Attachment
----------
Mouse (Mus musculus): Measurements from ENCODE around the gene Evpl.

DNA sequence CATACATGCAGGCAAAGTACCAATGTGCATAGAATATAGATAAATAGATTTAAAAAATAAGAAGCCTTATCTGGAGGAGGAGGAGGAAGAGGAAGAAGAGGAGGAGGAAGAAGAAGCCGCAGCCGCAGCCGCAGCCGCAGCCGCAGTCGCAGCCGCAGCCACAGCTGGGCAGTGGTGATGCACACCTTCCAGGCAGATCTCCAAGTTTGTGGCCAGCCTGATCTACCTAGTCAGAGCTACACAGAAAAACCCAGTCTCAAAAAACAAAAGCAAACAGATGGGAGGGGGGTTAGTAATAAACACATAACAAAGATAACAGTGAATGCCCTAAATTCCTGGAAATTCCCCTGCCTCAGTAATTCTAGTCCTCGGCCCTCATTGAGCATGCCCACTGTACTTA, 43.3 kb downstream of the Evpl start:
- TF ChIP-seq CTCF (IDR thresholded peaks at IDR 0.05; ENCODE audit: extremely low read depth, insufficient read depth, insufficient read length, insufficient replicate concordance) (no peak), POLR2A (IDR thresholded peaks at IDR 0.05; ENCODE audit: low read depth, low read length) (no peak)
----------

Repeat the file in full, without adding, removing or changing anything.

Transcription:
Mouse (Mus musculus): Measurements from ENCODE around the gene Evpl.

DNA sequence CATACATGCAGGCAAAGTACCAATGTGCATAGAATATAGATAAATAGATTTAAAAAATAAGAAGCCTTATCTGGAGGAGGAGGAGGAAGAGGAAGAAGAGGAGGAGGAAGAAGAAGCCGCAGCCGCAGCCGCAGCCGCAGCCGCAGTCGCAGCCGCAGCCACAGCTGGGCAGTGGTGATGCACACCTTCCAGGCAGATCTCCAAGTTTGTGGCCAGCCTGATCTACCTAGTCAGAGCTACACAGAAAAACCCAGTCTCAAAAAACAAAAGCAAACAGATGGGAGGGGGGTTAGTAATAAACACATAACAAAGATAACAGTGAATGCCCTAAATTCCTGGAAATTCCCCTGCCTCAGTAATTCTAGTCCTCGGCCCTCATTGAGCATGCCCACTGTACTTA, 43.3 kb downstream of the Evpl start:
- TF ChIP-seq CTCF (IDR thresholded peaks at IDR 0.05; ENCODE audit: extremely low read depth, insufficient read depth, insufficient read length, insufficient replicate concordance) (no peak), POLR2A (IDR thresholded peaks at IDR 0.05; ENCODE audit: low read depth, low read length) (no peak)